10. "Pakistan government knew where Osama was: Carl Levin". The Express Tribune. May 6, 2011. Retrieved May 7, 2011. 
  11. 11.0 11.1 "Pakistan's president denies harboring bin Laden". Retrieved May 12, 2011. 
  12. Cooper, Helene (May 6, 2011). "Probing Link to Bin Laden, U.S. Tells Pakistan to Name Agents". The New York Times. Archived from the original on 7 May 2011. Retrieved May 7, 2011. 
  13. The curious case of Osama bin Laden, May 3, 2011, archived from the original on 6 May 2011,, retrieved May 10, 2011 
  14. "Osama bin Laden killed near Pakistan's West Point. Was he really hidden?". The Christian Science Monitor. 
  15. "Pak security always tipped off Osama". Daily Star. 
  16. Wright, Tom (May 2, 2011). "India Uses Osama Death to Pressure Pakistan". The Wall Street Journal. 
  17. Smith, Graeme (May 3, 2011). "Bin Laden given haven by militants linked to Pakistani security forces". The Globe and Mail (Canada). Archived from the original on 4 May 2011. Retrieved May 4, 2011. 
  18. "Osama Bin Laden hid in Pakistan, not caves, for decade says wife". Truth Dive. Retrieved 10 August 2012. 
  19. Correspondent: Steve Kroft, Producer: Carol Kopp (September 25, 2005). "The Search For Bin Laden". 60 Minutes. CBS. Retrieved May 3, 2011. 
  20. Toosi, Nahal (September 11, 2001). "The Canadian Press: Pakistan's president dismisses suspicions that his country was sheltering bin Laden". Retrieved May 3, 2011. 
  21. Your name:. "Zardari defends Pakistan over bin Laden intel". Emirates 24/7. Retrieved May 3, 2011. 
  22. Brian Ross. "Osama Bin Laden Killed: U.S. Intelligence Probes Possible Pakistani Support System". ABC. 
  23. Correspondent: Christopher Cuomo, Producer: Eamon McNiff (May 11, 2011). "Musharraf: If U.S. Alienates Pakistan, They Will "Lose"". ABC World News. ABC. Retrieved May 13, 2011.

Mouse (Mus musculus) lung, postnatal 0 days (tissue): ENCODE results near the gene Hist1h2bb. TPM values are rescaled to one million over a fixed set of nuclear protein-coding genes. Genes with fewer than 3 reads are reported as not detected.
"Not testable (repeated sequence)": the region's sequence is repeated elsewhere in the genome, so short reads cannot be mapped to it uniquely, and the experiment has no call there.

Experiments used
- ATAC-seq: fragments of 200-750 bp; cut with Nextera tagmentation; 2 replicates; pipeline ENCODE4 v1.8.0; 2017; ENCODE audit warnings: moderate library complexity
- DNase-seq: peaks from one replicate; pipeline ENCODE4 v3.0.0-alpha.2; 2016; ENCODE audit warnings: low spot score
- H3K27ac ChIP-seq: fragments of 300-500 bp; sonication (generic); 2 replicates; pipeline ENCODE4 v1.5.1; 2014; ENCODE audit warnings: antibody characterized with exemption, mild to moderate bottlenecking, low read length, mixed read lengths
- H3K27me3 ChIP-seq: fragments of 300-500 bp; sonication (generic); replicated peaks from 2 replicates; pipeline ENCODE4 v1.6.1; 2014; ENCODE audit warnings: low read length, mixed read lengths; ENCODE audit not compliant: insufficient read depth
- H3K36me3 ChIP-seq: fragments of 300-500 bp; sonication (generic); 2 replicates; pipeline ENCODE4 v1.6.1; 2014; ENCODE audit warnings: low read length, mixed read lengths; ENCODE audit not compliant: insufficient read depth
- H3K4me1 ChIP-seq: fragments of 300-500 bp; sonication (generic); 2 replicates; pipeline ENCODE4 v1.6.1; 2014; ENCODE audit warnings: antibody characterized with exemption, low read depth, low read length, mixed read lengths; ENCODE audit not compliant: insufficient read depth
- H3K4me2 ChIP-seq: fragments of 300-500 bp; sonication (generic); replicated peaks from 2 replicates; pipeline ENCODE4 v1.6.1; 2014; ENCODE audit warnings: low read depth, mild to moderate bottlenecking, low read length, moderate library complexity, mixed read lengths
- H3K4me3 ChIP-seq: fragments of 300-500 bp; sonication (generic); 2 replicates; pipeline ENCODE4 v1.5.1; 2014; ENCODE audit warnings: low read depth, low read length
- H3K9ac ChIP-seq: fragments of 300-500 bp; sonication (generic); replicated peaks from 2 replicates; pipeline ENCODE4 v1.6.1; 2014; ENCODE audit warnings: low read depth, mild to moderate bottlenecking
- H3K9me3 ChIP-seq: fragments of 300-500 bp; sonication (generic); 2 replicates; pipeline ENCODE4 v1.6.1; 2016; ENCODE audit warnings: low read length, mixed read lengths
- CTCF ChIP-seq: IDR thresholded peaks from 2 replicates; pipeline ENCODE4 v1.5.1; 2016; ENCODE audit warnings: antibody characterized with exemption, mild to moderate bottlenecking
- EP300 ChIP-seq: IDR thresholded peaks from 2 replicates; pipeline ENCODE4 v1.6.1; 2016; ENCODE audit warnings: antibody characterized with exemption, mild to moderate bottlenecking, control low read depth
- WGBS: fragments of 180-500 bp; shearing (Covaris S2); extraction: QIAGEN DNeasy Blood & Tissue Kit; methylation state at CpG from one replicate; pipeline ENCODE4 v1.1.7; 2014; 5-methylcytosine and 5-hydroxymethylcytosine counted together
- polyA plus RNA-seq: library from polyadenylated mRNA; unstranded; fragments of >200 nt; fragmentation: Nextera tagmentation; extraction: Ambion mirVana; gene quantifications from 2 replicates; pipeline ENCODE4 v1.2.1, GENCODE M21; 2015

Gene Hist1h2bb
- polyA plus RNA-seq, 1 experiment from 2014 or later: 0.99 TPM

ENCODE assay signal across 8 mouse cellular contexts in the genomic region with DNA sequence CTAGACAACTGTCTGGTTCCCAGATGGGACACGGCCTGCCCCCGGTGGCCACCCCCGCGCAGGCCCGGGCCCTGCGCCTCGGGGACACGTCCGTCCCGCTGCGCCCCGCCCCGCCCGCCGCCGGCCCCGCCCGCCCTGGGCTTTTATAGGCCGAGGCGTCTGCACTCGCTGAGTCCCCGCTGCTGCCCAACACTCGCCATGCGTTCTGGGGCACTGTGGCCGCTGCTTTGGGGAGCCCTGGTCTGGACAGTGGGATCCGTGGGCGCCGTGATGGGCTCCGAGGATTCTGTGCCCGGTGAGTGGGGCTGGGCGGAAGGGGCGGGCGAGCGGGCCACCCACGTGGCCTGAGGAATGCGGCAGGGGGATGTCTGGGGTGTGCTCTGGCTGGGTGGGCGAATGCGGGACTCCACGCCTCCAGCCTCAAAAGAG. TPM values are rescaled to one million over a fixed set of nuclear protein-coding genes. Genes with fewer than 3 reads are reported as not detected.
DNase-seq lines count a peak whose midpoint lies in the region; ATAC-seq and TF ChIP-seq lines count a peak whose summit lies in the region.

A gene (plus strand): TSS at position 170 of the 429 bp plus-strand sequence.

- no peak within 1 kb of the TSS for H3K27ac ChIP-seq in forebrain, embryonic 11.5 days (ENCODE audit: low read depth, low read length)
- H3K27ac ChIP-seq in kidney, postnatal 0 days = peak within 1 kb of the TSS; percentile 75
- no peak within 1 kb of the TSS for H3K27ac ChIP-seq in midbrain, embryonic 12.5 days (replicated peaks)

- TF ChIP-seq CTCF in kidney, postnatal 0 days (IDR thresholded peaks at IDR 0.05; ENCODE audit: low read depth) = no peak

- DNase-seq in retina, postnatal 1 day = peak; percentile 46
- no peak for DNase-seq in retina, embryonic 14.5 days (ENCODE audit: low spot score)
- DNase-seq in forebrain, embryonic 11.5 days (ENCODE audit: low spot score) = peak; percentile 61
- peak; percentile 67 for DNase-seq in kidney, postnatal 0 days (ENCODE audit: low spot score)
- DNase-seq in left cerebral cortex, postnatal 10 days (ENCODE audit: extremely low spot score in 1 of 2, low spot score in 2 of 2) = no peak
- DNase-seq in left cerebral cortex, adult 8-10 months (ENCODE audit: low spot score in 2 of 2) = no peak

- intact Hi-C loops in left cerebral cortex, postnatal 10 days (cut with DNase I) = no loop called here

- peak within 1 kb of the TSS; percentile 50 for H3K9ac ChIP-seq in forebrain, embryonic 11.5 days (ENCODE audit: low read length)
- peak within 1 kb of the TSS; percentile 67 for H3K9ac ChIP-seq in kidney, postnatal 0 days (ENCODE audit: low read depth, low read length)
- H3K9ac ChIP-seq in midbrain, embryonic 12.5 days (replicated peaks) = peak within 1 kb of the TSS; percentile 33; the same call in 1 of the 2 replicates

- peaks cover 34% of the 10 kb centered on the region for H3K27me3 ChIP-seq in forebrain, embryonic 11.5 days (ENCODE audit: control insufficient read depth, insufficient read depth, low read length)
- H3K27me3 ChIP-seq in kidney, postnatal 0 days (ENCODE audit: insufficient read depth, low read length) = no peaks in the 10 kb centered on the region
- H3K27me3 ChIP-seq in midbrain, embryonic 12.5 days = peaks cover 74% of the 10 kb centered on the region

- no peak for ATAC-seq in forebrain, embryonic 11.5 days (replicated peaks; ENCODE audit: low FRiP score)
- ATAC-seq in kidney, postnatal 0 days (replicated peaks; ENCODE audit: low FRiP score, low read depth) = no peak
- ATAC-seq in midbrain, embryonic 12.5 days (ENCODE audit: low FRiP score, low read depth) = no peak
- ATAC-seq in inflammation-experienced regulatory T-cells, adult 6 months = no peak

24. "Berating General Pasha: Pakistan's Spy Chief Gets a Tongue-Lashing". Yahoo!. 
  25. "Pakistan jails doctor who helped CIA find Bin Laden". BBC. 
  26. "Afghanistan: Pakistan Must Have Known bin Laden Was Living in Abbottabad". Voice of America. May 4, 2011. Retrieved May 4, 2011. 
  27. Boone, Jon (May 5, 2011). "Osama bin Laden death: Afghanistan 'had Abbottabad lead four years ago'". London: The Guardian. Archived from the original on 10 May 2011. Retrieved May 8, 2011. 
  28. "Osama bin Laden has support network in Pakistan: Australian PM". May 3, 2011. Retrieved May 12, 2011. 
  29. Wright, Tom (May 2, 2011). "India Uses Osama Death to Pressure Pakistan". The Wall Street Journal. 
  30. "Interview lors de la journée de la liberté de la presse [Interview during the press freedom day]" (in French). French Foreign Ministry. May 3, 2011. Retrieved May 29, 2011. 
  31. Ross, Tim (May 2, 2011). "WikiLeaks: Osama bin Laden 'protected' by Pakistani security". The Guardian (London). Archived from the original on 7 May 2011. Retrieved May 7, 2011. 
  32. Watt, Nicholas (May 3, 2011). "Osama bin Laden must have had support network in Pakistan – Cameron". The Guardian (London). Retrieved May 4, 2011. 
  33. Woodcock, Andrew (May 2, 2011). "MP 'shocked' at bin Laden Pakistan discovery". The Independent (London). Retrieved May 4, 2011. 

External links[edit | edit source]